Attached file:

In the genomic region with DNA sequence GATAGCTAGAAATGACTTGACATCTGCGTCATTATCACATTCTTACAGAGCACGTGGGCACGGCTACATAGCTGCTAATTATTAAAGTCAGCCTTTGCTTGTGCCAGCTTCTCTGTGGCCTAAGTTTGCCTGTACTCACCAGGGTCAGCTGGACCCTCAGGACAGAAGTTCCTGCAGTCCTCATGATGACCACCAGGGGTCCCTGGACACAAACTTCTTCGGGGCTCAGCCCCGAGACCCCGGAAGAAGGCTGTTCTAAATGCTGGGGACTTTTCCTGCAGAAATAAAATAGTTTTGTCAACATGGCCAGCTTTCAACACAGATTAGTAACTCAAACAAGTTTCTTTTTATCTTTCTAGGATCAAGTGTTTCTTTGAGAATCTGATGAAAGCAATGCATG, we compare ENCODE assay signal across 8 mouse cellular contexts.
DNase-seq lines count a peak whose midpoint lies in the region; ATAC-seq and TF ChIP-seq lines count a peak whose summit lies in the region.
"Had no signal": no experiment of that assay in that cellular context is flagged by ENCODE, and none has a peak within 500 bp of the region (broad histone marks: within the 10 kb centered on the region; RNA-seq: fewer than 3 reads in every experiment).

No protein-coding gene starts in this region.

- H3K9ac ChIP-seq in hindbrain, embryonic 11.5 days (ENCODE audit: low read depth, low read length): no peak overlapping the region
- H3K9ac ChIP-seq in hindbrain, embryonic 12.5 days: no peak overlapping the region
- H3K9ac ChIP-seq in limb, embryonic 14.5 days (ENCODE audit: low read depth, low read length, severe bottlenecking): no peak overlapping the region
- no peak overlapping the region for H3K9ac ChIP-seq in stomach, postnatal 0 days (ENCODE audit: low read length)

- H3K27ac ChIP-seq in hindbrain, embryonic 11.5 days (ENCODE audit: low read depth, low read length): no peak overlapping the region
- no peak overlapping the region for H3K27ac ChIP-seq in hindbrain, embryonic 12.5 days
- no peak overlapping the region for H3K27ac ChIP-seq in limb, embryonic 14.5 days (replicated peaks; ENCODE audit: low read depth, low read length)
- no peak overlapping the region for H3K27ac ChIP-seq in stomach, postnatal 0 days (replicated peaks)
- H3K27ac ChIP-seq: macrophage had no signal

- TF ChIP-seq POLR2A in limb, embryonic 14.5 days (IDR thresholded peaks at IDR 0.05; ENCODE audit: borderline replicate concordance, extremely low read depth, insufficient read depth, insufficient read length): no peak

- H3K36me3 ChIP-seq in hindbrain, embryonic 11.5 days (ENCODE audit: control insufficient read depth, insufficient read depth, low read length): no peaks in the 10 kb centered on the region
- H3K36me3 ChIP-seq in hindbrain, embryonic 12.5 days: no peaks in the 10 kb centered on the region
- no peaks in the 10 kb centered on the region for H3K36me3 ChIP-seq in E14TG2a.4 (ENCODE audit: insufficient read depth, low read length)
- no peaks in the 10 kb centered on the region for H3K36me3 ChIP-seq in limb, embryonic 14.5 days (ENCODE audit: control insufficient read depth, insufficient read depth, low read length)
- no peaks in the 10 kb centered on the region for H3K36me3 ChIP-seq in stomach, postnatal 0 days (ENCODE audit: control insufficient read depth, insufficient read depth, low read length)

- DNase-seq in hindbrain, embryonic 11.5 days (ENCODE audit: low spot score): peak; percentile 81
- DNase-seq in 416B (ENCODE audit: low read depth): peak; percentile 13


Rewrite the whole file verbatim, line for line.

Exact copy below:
In the genomic region with DNA sequence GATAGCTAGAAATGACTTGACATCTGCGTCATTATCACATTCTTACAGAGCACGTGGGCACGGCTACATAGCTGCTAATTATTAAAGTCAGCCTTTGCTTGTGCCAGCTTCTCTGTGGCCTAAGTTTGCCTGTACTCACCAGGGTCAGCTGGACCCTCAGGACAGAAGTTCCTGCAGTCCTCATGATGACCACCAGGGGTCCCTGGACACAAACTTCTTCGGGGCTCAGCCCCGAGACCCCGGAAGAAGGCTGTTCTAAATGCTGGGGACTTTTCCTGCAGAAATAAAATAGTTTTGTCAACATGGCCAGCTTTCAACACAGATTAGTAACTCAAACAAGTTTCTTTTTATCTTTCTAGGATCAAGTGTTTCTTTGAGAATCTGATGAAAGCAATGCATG, we compare ENCODE assay signal across 8 mouse cellular contexts.
DNase-seq lines count a peak whose midpoint lies in the region; ATAC-seq and TF ChIP-seq lines count a peak whose summit lies in the region.
"Had no signal": no experiment of that assay in that cellular context is flagged by ENCODE, and none has a peak within 500 bp of the region (broad histone marks: within the 10 kb centered on the region; RNA-seq: fewer than 3 reads in every experiment).

No protein-coding gene starts in this region.

- H3K9ac ChIP-seq in hindbrain, embryonic 11.5 days (ENCODE audit: low read depth, low read length): no peak overlapping the region
- H3K9ac ChIP-seq in hindbrain, embryonic 12.5 days: no peak overlapping the region
- H3K9ac ChIP-seq in limb, embryonic 14.5 days (ENCODE audit: low read depth, low read length, severe bottlenecking): no peak overlapping the region
- no peak overlapping the region for H3K9ac ChIP-seq in stomach, postnatal 0 days (ENCODE audit: low read length)

- H3K27ac ChIP-seq in hindbrain, embryonic 11.5 days (ENCODE audit: low read depth, low read length): no peak overlapping the region
- no peak overlapping the region for H3K27ac ChIP-seq in hindbrain, embryonic 12.5 days
- no peak overlapping the region for H3K27ac ChIP-seq in limb, embryonic 14.5 days (replicated peaks; ENCODE audit: low read depth, low read length)
- no peak overlapping the region for H3K27ac ChIP-seq in stomach, postnatal 0 days (replicated peaks)
- H3K27ac ChIP-seq: macrophage had no signal

- TF ChIP-seq POLR2A in limb, embryonic 14.5 days (IDR thresholded peaks at IDR 0.05; ENCODE audit: borderline replicate concordance, extremely low read depth, insufficient read depth, insufficient read length): no peak

- H3K36me3 ChIP-seq in hindbrain, embryonic 11.5 days (ENCODE audit: control insufficient read depth, insufficient read depth, low read length): no peaks in the 10 kb centered on the region
- H3K36me3 ChIP-seq in hindbrain, embryonic 12.5 days: no peaks in the 10 kb centered on the region
- no peaks in the 10 kb centered on the region for H3K36me3 ChIP-seq in E14TG2a.4 (ENCODE audit: insufficient read depth, low read length)
- no peaks in the 10 kb centered on the region for H3K36me3 ChIP-seq in limb, embryonic 14.5 days (ENCODE audit: control insufficient read depth, insufficient read depth, low read length)
- no peaks in the 10 kb centered on the region for H3K36me3 ChIP-seq in stomach, postnatal 0 days (ENCODE audit: control insufficient read depth, insufficient read depth, low read length)

- DNase-seq in hindbrain, embryonic 11.5 days (ENCODE audit: low spot score): peak; percentile 81
- DNase-seq in 416B (ENCODE audit: low read depth): peak; percentile 13